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For most golfers, it is very exciting to go to the course before your round. You've worked all week, and now it's time to do what you've been thinking about since Monday.
No matter how long you have before you start, there are several things you can do to give yourself a better chance of performing well and preventing injury. In this article I discuss some key concepts that I believe are crucial for a successful warm-up session. I also want to help you avoid a common trap that can affect us all.
The number one goal
The most important thing you want to achieve for a certain round is to prepare your body for golf.
If you don't have time to hit balls, you should consider a routine that involves some sort of dynamic stretching. You must indicate to your body that it is about to do something physical, which will help prevent injuries and release your body to swing well. There are many sources on this subject. Two that I would recommend are Fit For Golf and 18Strong. Even if you only have 5-10 minutes, you can do something useful.
As I get older, I learned this the hard way. Last year I hurried to the range to hit a few balls quickly in the morning cold. I pulled a neck muscle against my driver, causing a nagging injury that lasted about eight weeks. If I had taken the time to warm up my body properly, I would probably have avoided the injury. I am sure many of you have similar stories.
If you can hit balls
If you are going to hit round balls, I still think you should warm up in advance, but there are a few important points that I would like to convey.
First of all, this is no time to practice or work on your swing . It is doubtful that you are going to come up with something that will have a meaningful impact on your game, so don't put that pressure on yourself.
Second, you should have a routine that you can repeat. When I make balls, my main goal is to establish my feelings. I start making wedge shots between 30 and 70 meters. I consider this the most crucial part of my process, because if I can get those distances locked, it usually translates well into my full swing. Depending on how much time I have, I will make my way through the bag with different irons and eventually reach the driver. I also want to spend some time with the putting green to help catch the speed of the greens. If there is a short game facility, I will also hit some chips and pitches.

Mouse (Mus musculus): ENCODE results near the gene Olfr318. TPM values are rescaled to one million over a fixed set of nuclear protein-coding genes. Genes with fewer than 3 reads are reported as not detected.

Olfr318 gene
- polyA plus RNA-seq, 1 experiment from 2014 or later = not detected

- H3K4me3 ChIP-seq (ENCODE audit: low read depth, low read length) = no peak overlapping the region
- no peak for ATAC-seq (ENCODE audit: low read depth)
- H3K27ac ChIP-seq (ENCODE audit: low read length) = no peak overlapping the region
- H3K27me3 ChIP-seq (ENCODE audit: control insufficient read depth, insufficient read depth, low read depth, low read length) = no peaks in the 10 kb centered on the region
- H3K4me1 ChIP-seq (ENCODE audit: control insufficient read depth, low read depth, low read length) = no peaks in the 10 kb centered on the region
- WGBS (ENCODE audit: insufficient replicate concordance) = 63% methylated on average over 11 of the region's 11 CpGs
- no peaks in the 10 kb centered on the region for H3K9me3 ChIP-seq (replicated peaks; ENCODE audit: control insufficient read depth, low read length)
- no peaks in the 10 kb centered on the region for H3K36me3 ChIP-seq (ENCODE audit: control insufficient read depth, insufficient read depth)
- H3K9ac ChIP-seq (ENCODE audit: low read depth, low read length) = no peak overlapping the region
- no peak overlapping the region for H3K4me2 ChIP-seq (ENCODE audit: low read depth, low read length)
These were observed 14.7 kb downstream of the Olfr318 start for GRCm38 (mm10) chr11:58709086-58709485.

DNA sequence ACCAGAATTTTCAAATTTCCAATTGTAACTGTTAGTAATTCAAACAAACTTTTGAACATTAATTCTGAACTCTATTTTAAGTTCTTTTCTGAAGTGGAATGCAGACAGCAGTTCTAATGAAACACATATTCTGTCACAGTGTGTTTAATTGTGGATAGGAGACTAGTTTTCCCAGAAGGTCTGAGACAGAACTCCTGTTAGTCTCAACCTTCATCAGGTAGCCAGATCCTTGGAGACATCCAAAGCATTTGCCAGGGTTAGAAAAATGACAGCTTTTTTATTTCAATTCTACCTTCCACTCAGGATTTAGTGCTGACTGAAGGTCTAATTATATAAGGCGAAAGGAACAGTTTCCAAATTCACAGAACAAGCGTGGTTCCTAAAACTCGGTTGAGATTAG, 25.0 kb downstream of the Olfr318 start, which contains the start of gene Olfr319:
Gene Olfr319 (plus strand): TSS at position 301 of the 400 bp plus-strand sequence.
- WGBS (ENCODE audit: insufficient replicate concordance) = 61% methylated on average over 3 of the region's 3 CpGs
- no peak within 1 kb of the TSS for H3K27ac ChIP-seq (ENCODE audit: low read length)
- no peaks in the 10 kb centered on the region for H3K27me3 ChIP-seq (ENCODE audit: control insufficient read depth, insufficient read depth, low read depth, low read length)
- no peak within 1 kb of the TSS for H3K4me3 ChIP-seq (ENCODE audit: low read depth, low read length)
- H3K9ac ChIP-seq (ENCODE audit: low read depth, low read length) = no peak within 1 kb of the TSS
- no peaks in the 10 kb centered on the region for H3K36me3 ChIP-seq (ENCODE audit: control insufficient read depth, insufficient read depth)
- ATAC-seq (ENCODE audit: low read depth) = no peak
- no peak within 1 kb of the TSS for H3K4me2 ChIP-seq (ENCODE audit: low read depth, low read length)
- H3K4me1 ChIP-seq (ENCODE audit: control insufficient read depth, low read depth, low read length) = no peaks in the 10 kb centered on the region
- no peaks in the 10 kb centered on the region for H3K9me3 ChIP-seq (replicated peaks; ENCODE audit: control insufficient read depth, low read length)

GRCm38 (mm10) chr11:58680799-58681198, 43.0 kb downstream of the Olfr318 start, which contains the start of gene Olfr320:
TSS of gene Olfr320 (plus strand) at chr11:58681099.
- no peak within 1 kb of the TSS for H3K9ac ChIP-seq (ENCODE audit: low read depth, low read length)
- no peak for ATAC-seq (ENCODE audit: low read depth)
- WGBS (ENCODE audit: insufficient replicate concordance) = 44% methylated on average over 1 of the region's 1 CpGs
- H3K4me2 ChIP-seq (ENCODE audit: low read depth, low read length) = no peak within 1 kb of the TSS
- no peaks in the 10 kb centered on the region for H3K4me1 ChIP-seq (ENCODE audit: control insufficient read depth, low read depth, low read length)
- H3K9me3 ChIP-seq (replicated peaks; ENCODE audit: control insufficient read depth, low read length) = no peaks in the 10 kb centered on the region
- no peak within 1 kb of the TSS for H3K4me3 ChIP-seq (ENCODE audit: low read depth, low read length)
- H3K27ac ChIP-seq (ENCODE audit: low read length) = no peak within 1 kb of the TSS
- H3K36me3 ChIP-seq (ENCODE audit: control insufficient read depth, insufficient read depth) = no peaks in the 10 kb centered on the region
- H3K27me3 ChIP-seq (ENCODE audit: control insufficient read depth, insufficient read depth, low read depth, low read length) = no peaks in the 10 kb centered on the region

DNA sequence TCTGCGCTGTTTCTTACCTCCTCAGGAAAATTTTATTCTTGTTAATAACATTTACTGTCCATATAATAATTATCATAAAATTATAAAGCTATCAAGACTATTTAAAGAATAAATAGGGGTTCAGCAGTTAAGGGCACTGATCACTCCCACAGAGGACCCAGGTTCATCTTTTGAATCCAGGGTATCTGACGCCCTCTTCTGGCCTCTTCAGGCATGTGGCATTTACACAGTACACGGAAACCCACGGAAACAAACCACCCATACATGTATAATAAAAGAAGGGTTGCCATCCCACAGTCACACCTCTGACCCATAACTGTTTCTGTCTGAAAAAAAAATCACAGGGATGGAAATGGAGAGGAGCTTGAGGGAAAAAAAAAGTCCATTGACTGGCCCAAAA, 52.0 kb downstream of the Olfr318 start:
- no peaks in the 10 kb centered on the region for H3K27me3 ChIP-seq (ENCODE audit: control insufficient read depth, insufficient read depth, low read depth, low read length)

You don't have to do exactly the same, but if you have somewhere between 15 and 45 minutes before you start, I think it helps to go through a repeatable process. Admittedly, you don't have to have the same intensity as a PGA Tour player because you are not confronted with such pressure. Your goal is to put yourself at ease and ready to play.
The Big Trap
The main reason I wanted to write this article is to help you avoid a common fall that I fell into, and I know most of you have it.
If you hit golf balls, do not use as a measure of how well you will perform . Over the years I have found little predictive value of how well or badly I hit the ball for a round.
There have been many times in which I have had terrible warming-up sessions and ultimately played very well. Most notable was my series session before my first qualification competition for the US Open, where I started shaking almost every blow – but in the end I got one of my best ironing performances of the year. I already have enough golfers (including myself) who have declared their rounds before they even start due to a poor reach session beforehand. The last thing you want to do is approach the first tee with a negative attitude.
On the other hand, if you hit the practice shirt and hit it very well, it can also cause a problem. We all know what happened to Icarus when he flew too close to the sun. I can imagine many days where my series session was great, just to lose my swing confidence in the first few holes. There is nothing wrong with entering your round with a positive mindset. However, do not go overboard!
Before you play golf, you must be your very first goal to prepare your body. I know it might not be fun, but I would put more emphasis on a warm-up / stretching routine than golf balls. There are so many golfers who suffer injuries that can last for months because their bodies were not ready to swing a club.
If you can hit balls, I think it makes sense to see it as part of the process of getting your body ready. Develop a routine that you can go through every time. Remember, it's not a practice session or a time to start working on your swing.
The most important thing is that you don't show your day, or a success, based on the quality of your striking ball. Try not to worry about what happened in the range when you are on the first tee.